There’s so much out there that beckons—family, friends, ethnic textiles, and, more recently, the writers’ world. I am compelled to answer the call—all the calls! I reject the invalid role that my bloody brain repeatedly tries to thrust on me.
In order to live a full life, I’ve had to learn to set up safety nets wherever I go.
Before the brain injury, I had no difficulty living a fast-paced life. I combined a full-time job with a variety of extra curricular activities including time-consuming hobbies, such as weaving and dragon boating. Travel was an integral part of my life, with trips to conferences, workshops, and with family and friends at home and abroad.
Now, in the wake of my injury, I can’t do nearly as much. Tasks that in my past life were a matter of course, such as grocery shopping and driving, deplete my resources. Travel now drains me, especially when it involves flying. Contending with the high volumes of sensory input streaming in at airports and in flight wears me out.
I’ve had to learn to apply coping mechanisms and compensation techniques to function with my damaged brain. Though pacing myself to prevent debilitating fatigue would seem easy to apply, for me, it is one of the hardest adjustments I’ve had to implement. When I travel, it’s especially difficult.
When I’m outside my home territory, having less control over the agenda hampers any attempts to slow down. Also, I don’t want people to worry. I don’t want to call attention to myself. I don’t want to miss out, and I don’t want to slow others down.
Another obstacle in my way is that future events, including possible sources of trouble, now mean less to me. As far as I’m concerned, much of the future is abstract. It’s as if the wiring between cause and effect, between my notion of past and future, is faulty.
Trips often don’t seem real until I actually land at the destination. As a result, planning and preparations don’t make sense. I usually pack for an upcoming trip at the last moment, and when I finally get to it, I have to force myself to do it. In my mind, there’s no good reason for me to undertake a task that now feels so overwhelming in its complexity. Since the injury, poor organizational skills and the difficulties in managing high volumes of data—figuring out what I need to pack, how to arrange it in my luggage, what bags should I take—are daunting.
In time, as I healed, I became better able to manage my bloody brain. I learned to set myself a list of unbreakable rules that help me prepare for trips. A side effect of my brain injury, a strong OCD (obsessive-compulsive disorder) streak, has a surprising benefit: I have a list of basics I need to pack that I follow religiously, plus a set way to organize items in my suitcase.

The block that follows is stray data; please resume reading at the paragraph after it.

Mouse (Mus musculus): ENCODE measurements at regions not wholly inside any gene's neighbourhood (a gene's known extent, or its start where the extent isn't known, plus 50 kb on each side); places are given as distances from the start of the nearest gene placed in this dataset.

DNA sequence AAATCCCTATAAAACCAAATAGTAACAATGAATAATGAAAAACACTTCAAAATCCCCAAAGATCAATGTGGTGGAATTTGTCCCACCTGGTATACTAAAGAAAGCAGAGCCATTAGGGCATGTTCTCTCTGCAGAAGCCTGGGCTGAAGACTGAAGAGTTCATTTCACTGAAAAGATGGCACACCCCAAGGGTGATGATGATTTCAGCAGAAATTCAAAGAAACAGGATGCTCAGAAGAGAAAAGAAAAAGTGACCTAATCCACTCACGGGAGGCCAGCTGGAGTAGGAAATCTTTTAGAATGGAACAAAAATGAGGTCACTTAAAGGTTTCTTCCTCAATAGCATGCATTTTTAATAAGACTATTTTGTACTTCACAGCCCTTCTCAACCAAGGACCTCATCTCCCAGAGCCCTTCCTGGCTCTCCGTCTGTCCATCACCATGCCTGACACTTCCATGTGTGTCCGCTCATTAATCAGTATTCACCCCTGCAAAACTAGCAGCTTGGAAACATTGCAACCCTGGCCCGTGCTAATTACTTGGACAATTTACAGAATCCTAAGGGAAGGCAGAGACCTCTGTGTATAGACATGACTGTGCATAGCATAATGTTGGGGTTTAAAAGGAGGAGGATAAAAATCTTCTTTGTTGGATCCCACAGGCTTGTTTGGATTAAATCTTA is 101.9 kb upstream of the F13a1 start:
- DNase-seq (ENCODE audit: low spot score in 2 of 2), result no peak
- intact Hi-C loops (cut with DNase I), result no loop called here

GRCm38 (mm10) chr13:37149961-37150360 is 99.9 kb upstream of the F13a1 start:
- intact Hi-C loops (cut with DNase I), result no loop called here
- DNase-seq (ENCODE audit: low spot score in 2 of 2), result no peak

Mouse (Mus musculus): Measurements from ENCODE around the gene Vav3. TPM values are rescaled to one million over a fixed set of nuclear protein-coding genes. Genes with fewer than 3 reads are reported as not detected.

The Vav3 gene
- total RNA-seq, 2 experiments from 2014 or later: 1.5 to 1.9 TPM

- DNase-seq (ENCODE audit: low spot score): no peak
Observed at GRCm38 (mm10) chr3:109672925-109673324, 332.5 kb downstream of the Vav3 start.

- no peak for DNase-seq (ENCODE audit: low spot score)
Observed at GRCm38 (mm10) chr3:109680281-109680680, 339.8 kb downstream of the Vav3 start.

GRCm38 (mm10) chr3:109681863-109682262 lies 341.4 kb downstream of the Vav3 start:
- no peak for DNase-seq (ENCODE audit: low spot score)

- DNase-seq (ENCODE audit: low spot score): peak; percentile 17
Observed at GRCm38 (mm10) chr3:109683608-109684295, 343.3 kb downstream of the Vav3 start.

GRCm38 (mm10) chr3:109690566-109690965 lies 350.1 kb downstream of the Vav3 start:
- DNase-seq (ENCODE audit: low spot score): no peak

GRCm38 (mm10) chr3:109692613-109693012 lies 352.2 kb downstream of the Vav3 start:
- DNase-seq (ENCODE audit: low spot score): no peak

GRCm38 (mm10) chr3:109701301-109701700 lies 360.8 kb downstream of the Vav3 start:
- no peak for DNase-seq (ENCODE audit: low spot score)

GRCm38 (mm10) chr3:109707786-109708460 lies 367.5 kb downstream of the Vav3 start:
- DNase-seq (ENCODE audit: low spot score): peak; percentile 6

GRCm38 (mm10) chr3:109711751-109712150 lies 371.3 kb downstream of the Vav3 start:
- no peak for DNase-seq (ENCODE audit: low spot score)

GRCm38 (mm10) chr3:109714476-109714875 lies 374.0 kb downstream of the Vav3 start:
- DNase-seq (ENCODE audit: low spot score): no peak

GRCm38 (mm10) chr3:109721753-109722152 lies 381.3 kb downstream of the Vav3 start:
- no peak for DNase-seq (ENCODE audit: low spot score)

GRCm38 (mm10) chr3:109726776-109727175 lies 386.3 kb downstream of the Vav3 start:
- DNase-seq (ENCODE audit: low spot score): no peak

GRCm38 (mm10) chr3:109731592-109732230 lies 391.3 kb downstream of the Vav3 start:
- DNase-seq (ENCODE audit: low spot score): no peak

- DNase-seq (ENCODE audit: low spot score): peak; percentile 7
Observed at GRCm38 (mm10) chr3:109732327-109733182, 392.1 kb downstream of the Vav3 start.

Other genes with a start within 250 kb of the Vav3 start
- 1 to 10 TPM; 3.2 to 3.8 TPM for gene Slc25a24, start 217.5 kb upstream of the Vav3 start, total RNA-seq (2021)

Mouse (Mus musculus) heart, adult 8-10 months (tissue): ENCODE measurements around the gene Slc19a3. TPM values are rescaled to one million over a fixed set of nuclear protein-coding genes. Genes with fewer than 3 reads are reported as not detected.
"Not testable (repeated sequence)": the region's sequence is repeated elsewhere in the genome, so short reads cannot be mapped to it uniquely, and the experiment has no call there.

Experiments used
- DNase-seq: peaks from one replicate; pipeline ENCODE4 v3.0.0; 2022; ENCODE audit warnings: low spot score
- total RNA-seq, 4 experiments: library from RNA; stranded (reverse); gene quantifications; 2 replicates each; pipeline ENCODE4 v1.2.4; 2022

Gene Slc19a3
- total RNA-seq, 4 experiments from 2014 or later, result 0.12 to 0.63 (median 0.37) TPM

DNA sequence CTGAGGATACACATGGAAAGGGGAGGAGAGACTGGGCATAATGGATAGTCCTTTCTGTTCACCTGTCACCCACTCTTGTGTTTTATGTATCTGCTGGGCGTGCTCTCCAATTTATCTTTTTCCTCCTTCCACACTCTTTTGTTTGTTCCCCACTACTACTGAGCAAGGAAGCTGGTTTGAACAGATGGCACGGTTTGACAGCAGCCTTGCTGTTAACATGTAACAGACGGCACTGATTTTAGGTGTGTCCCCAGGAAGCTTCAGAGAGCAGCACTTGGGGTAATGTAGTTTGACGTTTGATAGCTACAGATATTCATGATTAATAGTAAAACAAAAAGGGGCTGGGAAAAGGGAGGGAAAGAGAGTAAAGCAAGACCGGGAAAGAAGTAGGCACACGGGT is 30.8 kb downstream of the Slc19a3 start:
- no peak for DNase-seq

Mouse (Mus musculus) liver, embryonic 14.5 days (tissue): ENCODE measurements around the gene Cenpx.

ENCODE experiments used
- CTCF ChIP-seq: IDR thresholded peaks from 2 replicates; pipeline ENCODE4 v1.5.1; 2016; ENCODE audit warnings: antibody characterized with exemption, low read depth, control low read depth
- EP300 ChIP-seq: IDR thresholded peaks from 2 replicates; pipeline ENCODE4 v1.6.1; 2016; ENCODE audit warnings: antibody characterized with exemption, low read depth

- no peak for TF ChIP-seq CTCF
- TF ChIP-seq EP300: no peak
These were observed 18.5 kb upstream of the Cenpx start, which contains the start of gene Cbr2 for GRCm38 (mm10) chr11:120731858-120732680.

My rules also include arranging for safety nets.
I knew the trip to visit my family in Israel would be grueling. I knew better than to trust my own judgment. If I hoped to convince my bloody brain to cooperate, I needed someone to watch out for me, to keep me out of trouble.
Before the trip to Israel, I spoke to my sister about my anxiety. She understood and empathized—she’s walked in my shoes. She too has cavernous angiomas that have bled. Like me, she is often tempted to outpace herself. But unlike me she is assertive, and when all hell breaks loose with her bloody brain, she knows to take it easy and to rest despite outside pressure. I, on the other hand, have trouble protecting myself, no matter how bad shape I’m in.
During the trip, she shielded me from ambitious plans from well-meaning family and friends who wanted me to participate in activities that would drain my resources. And she also shielded me from myself; I was excited to spend time with my family, not wanting to cause concern, reluctant to disappoint, and too willing to go along with the crowd.
Unfortunately, the safety nets don’t always work. Some of the changes that the bloody brain brought about get in the way. I am more emotionally volatile now, and often, my emotions drive me instead of reason. In addition, my impaired memory and poor grasp of the connection between cause and effect often results in me downplaying potential difficulties.
During my first couple of days in Israel, I didn’t listen to my sister’s advice. I was sure I knew better and that I would be fine. Even after the bloody brain lashed out at me with a crippling headache, I felt that she was being overprotective. I did finally listen to her—not because I fully agreed with her, but because I didn’t want to upset her.
As my brain rewired post-injury, my memory and my ability to make connections improved. As my self-awareness grew and I became more in-tune with myself and the bloody brain, planning ahead was easier.
But even now, more than a decade since the surgeries, when I realize that common sense says, “wait a bit, take a break, don’t do so much,” there is still a niggling little voice inside me telling me that it’s not really necessary. I still overstretch myself, though nowhere near as much as I used to. I’m doing better now, I’ll be fine.
Now, where did I put that safety net?
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